The official response: a letter from the Labor Department saying it would not investigate Softech because the company technically never had employed Muthuperiasamy – even though Softech’s lawsuit was based on him being an employee who left the labor broker in the lurch.

“They said it was not a DOL problem,” Muthuperiasamy said.

Here is the DOL’s mission statement:

To foster, promote, and develop the welfare of the wage earners, job seekers, and retirees of the United States; improve working conditions; advance opportunities for profitable employment; and assure work-related benefits and rights.

It sure sounds like it’s the DOL’s problem.

“Not our problem” is something no one wants to hear from any government department. Non-political management and political appointees leading these organizations need to learn that soon.

Surprisingly little hiring in government is political, but a lot of government firing and downsizing is. Outrage is embodied by hash tags and white on red “breaking news” 24 hour news channel tickers. This kind of “not-it” bureaucracy will be targeted by conservatives and abandoned by liberals.

iTunes is Eating my Purchases


On my iPhone:

On Saturday night I updated to 8.0.1 before going to a friends apartment to visit. Imagine my surprise when songs I purchased, ranked highly and were in playlists on that iPhone were deleted from the iPhone. Songs I was literally listening to hours before and expected to have with me disappeared from my phone.These songs are all songs I purchased through iTunes.

On my Windows 7 laptop:
For a long time iTunes progress bar crawled across a dialog box as it “updated my iTunes Library”. What updating means is that songs that were in my library are no longer there. These songs are all songs I purchased through iTunes.

I didn’t tell my library to do this. I am not using iTunes Match so I have not checked a preference that I want my music stored in iCloud. I use the star rating system to organize my music but when songs have to be re-downloaded, my ratings have to be redone.

This is a problem for a variety of reasons…

  1. iTunes (you must Match) is turning these disappearing purchases into rentals: I’m not enrolled in iTunes match. But it’s treating me like I am. When the songs disappear from my library, then what happens is that if Apple loses rights to a song, I won’t be able to re-download it. What if an album i loved, i paid for was stripped off my device and then pulled from the iTunes store? Then I lose it because they took it out of my library.
  2. I’ve invested hours of time into my iTunes Library: I pay for iTunes. It’s a free download, but I buy content that can only be downloaded through iTunes. I buy iTunes connected devices because I’ve accepted iTunes as my media manager for my home and my personal use.
  3. These are my devices: Apple is using iTunes to modify my devices without my permission. Again, this means they believe that my phone is a rental item as long as I use iTunes. And they also believe that since I installed iTunes on my PC, that my PC and my network drive are also within their rights to unilaterally modify.
  4. Re-downloading files has a material and temporal cost: if i want to listen to a song that is stripped from my iPhone without my knowledge, iTunes would re-download the item. This impacts my data plan limits. In addition, it wastes my time. I already downloaded a song. I already synced devices. I should never have to download it again unless I purposefully delete it from a device or my library.

The solution I want:*

I want to find some sort of alternative app/application ecosystem I can use to decouple my mp3’s from iTunes store/iTunes match/iCloud scheme. From iTunes support threads, I think a lot of iTunes users may benefit from a non Apple music App. The Apple “music” app is designed to support the iTunes Store. I need a music app that is mainly about me being able to play music and doesn’t care where I get the audio files from. A great example is the Overcast App for Podcasting: it has better features than the perfectly fine Apple Podcasts app. I don’t need to sync it with my desktop. I need to find something similar for music. I need to be able to rate music, make playlists and sync it with a library on my phone. It needs to be local file based, not cloud or streaming based. Data charges make cloud based or stream based music services problematic for me. I would pay for this app and pay for this application.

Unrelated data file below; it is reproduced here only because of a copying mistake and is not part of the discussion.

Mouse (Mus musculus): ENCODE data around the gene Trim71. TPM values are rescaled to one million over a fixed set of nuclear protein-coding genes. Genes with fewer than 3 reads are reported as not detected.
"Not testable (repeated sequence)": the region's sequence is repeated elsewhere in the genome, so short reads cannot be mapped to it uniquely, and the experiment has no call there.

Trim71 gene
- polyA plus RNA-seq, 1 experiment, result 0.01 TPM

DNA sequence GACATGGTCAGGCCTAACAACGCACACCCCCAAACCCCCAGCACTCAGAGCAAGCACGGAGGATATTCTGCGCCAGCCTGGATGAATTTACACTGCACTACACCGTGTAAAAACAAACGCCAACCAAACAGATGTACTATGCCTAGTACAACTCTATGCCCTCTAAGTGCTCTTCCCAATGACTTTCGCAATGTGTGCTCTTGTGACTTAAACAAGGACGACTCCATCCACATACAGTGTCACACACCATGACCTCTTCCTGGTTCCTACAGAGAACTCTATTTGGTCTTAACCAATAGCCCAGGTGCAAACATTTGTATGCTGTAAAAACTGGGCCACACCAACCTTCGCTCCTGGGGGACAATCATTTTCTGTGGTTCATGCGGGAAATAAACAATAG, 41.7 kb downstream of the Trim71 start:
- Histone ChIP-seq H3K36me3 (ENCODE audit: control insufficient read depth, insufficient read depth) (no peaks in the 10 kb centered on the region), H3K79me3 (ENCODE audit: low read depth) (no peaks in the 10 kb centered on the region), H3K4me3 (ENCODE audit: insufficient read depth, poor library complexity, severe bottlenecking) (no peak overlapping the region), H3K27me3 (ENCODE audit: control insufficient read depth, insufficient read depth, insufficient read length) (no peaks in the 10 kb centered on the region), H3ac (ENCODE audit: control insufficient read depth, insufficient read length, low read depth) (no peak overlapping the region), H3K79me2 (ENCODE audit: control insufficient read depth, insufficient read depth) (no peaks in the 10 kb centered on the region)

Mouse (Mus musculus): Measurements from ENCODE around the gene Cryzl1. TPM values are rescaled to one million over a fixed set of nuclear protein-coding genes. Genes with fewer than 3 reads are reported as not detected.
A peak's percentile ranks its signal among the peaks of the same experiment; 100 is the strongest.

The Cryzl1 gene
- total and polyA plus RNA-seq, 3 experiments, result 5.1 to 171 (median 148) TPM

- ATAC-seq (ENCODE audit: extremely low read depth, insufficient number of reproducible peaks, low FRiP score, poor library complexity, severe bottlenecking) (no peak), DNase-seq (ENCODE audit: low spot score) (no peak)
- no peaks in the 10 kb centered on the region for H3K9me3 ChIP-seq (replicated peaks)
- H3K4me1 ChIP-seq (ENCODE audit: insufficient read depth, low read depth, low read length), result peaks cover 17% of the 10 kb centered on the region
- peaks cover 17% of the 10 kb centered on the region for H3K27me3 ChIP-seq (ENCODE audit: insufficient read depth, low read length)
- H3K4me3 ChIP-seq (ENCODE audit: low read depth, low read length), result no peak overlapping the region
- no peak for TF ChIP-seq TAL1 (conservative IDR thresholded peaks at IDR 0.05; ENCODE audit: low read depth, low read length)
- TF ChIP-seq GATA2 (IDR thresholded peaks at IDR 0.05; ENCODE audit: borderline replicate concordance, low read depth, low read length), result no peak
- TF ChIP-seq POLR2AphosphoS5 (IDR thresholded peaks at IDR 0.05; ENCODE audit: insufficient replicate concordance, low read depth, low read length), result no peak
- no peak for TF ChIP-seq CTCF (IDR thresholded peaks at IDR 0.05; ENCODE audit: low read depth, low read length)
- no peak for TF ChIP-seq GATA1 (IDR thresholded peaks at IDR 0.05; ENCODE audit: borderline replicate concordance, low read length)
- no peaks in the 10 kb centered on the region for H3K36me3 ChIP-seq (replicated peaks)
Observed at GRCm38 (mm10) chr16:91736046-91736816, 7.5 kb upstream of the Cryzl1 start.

*And no Spotify, Google Music are not viable solutions. Neither is anything from Amazon. They are all fine, but they have stores as well.

Has Google been skimming info from Apps for Education (aka children)?


As part of a potentially explosive lawsuit making its way through federal court, giant online-services provider Google has acknowledged scanning the contents of millions of email messages sent and received by student users of the company’s Apps for Education tool suite for schools.In the suit, the Mountain View, Calif.-based company also faces accusations from plaintiffs that it went further, crossing a “creepy line” by using information gleaned from the scans to build “surreptitious” profiles of Apps for Education users that could be used for such purposes as targeted advertising

via Google Under Fire for Data-Mining Student Email Messages – Education Week.

Stupid Question: shouldn’t we demand all companies begin using creative commons software agreements?
It should kind of be the standard for software. It’s past the point where we can trust an software, OS or hardware makers and these twenty some page legal notices are just deterrents to us understanding what a software vendor is trading access to our personal information or software fees for.

iOS 8 is bringing more Apple Maps Fixes


iOS 8 is bringing more Apple Maps Fixes. Being that I can’t make Google Maps my default map app, I’m hopeful, but not holding my breath. I used Apple Maps instead of Google Maps a few weeks back for turn by turn directions while driving and ended up a full city block away from my destination. Points A and B were both inside Philadelphia. I realized my error, punched up Google Maps and got the right location. It was a sketchier neighborhood and accuracy would have been appreciated.